The 2016 Presidential Race has brought many things to the national spotlight. Bad hair aside, what has been one surprisingly poignant topic? America's infrastructure. The poor shape of the country's roads and bridges has dominated this conversation. The American Society of Civil Engineers (ASCE) stated that nearly one in nine bridges in the United States is structurally deficient. Repairing and maintaining these bridges is estimated to cost $20.5 billion annually, about $8 billion more than is currently being spent. The enormous economic undertaking to fix crumbling infrastructure may block any nationwide initiative to repair our bridges, however creates the opportunity for cities to think creatively to remedy the problem locally. As a sustainable trend setter, Portland, Oregon is tackling the issue head on through recycling nearly 100% of the construction material towards new uses after the deconstruction of the Sellwood Bridge.
The Sellwood Bridge, one of Portland's 12 major bridges, was constructed in 1925 and passes over the Willamette River south of downtown. Due to budget cuts at the time of construction, the bridge was built with many limitations. The narrow design only allows for two small driving lanes, with no shoulder and a four foot sidewalk. This restricts buses, trucks, and to the dismay of many Portlanders, bicycles from using the bridge. The limitations don’t end with restricted traffic flow. Structurally, the bridge is not suitably built to withstand a major earthquake, which according to some geologists Oregon is long overdue for The Big One.
After nearly a decade of designing and community outreach, the project began construction in 2013. The new bridge will be constructed overtop the existing one, with wider lanes for cars and additional lanes for cycling. The new bridge will be Oregon's first transportation project to receive a Greenroads Certification, a type of certification for green transportation projects similar to LEED certification for buildings. The old bridge would be slowly deconstructed following the opening of the new Sellwood Bridge, and nearly 100% of the materials will be recycled. The concrete will be ground up and sold as aggregate material for construction and the steel melted down and reformed for new uses. The environmental impact of each step in the process was considered, from the deconstruction of the old bridge to the measures taken to build the new one.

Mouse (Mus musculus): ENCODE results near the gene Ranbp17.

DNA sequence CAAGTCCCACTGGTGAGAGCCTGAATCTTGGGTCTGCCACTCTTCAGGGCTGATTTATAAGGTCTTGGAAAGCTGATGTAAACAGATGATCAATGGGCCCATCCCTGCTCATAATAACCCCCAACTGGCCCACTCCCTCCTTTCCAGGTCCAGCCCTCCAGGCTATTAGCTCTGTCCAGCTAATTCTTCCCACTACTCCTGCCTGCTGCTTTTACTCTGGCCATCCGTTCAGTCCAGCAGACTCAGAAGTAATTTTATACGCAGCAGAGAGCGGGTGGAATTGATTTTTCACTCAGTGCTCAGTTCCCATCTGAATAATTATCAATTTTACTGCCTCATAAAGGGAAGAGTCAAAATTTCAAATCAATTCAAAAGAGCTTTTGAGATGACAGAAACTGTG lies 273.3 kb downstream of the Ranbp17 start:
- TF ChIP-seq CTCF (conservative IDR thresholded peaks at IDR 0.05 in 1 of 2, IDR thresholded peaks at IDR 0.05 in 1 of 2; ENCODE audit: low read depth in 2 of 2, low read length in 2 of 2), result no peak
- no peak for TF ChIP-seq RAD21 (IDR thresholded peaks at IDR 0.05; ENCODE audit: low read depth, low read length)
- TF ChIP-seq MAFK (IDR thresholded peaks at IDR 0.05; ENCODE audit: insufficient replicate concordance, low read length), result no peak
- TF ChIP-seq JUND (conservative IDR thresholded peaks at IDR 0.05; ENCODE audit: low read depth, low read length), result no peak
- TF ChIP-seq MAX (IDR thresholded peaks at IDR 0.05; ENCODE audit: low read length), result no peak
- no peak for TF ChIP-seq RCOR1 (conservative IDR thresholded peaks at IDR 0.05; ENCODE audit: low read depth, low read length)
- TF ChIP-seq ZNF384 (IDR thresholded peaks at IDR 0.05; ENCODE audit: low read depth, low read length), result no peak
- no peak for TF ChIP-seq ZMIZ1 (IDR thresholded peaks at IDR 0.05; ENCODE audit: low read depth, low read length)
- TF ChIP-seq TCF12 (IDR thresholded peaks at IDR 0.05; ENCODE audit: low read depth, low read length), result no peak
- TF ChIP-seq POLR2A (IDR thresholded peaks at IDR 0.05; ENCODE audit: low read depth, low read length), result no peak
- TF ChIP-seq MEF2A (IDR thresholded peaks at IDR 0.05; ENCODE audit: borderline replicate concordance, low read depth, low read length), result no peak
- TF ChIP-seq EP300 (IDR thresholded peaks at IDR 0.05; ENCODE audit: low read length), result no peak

This creative type of deconstruction falls under the concept of Circular Economy. One goal of a Circular Economy is to completely eliminate material waste from the industrial system. Using this focus in design opens up new avenues for revenue streams. Materials that would normally be considered waste, costing financial resources to discard are now seen as resources that could generate revenue for the owner. In the case of the Sellwood Bridge, the owner is the City of Portland and its residents. Adopting the Circular Economy into urban planning could open up new revenue streams for cities, and is already happening in some cities, such as Amsterdam. For the daunting task of updating the nation's infrastructure, maybe Portland tapped into a shadow reserve of resources that could be used to tackle a prudent economic question for cities across the globe. Who is going to pay for all of the good stuff a sustainable city promises?
Are there things you, your community or city discard as waste that could be used as something beneficial? How could you adopt the Circular Economy into your own life? Share your thoughts and your city's stories in the comments area below.
Credit: Images by Kevin Gooley. Map created in QGIS by Kevin Gooley. Data linked to sources.